When James became king of England, a feeling of uncertainty settled over the nation. James was a Scottish king, not to mention the son of Mary Queen of Scots, a staunch Catholic and traitor. In the words of critic Jonathan Gil Harris, “Macbeth was a play for a post-Elizabethan England facing up to what it might mean to have a Scottish king. England seems comparatively benign, while its northern neighbour is mired in a bloody, monarch-killing past...Macbeth may have been set in medieval Scotland, but it was filled with material of interest to England and England's ruler.” [22] Critics argue that the content of the play is clearly message to James, the new Scottish Catholic King of England. Garry Wills provides further evidence that "Macbeth" is a Gunpowder Play (a type of play that emerged immediately following the events of the Gunpowder Plot). He points out that every Gunpowder Play contains "a necromancy scene, regicide attempted or completed, references to equivocation, scenes that test loyalty by use of deceptive language, and a character who sees through plots—along with a vocabulary similar to the Plot in its immediate aftermath (words like train, blow, vault) and an ironic recoil of the Plot upon the Plotters (who fall into the pit they dug)." [13]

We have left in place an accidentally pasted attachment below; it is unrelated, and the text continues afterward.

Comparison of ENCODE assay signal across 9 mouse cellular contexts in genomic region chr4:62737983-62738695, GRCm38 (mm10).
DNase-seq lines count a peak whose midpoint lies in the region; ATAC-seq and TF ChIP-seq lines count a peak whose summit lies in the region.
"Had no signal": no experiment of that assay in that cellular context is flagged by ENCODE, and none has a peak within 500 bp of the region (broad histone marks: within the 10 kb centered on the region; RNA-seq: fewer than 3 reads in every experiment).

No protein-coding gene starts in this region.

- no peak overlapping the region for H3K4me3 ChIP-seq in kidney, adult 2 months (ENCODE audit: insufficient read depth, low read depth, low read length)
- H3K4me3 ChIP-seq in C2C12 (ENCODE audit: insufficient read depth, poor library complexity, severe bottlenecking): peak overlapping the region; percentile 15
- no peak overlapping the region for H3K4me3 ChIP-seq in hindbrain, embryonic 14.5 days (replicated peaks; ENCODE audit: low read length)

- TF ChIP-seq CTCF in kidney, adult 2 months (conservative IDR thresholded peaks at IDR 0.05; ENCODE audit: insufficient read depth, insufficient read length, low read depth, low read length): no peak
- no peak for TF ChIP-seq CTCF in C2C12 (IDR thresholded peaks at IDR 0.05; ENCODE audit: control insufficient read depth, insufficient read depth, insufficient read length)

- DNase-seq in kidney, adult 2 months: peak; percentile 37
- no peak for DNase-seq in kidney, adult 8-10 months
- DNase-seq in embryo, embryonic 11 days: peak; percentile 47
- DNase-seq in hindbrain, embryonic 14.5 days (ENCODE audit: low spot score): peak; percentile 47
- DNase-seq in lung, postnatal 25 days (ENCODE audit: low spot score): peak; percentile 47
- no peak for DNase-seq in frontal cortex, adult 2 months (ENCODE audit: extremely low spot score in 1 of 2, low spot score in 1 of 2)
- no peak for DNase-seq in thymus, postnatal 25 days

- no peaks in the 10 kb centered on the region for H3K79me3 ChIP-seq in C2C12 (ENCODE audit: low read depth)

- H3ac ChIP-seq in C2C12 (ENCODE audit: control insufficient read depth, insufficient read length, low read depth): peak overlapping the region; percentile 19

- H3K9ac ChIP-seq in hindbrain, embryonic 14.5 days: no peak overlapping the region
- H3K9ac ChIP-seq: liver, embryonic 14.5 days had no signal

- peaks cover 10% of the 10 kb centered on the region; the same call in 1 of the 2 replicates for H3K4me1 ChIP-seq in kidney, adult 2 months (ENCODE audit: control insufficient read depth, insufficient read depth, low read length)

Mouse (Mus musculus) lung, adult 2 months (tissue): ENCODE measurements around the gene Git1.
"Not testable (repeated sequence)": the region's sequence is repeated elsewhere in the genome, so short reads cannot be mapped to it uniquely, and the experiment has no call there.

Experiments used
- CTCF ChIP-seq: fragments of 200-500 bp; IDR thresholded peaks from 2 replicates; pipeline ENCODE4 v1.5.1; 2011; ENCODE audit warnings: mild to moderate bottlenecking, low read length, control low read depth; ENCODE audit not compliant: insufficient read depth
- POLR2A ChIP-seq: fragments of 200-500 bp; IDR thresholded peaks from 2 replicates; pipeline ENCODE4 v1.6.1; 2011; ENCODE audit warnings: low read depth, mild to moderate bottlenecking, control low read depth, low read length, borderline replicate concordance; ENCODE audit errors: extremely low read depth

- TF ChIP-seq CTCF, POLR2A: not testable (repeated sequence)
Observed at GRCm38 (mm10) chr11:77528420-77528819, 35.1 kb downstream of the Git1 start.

The play utilizes a few key words that the audience at the time would recognize as allusions to the Plot. In one sermon in 1605, Lancelot Andrewes stated, regarding the failure of the Plotters on God's day, "Be they fair or foul, glad or sad (as the poet calleth Him) the great Diespiter, 'the Father of days' hath made them both." Shakespeare begins the play by using the words "fair" and "foul" in the first speeches of the witches and Macbeth. In the words of Jonathan Gil Harris, the play expresses the "horror unleashed by a supposedly loyal subject who seeks to kill a king and the treasonous role of equivocation. The play even echoes certain keywords from the scandal-the 'vault' beneath the House of Parliament in which Guy Fawkes stored thirty kegs of gunpowder and the 'blow' about which one of the conspirators had secretly warned a relative who planned to attend the House of Parliament on 5 November...Even though the Plot is never alluded to directly, its presence is everywhere in the play, like a pervasive odor." [23] Further, the play could not have been written after this time, due to references to it seen in other works, notably Francis Beaumont's Knight of the Burning Pestle, which was written in 1607-1608. Lines 21-30 are a clear allusion to the scene in which Banquo's ghost visits and haunts Macbeth at the dinner table: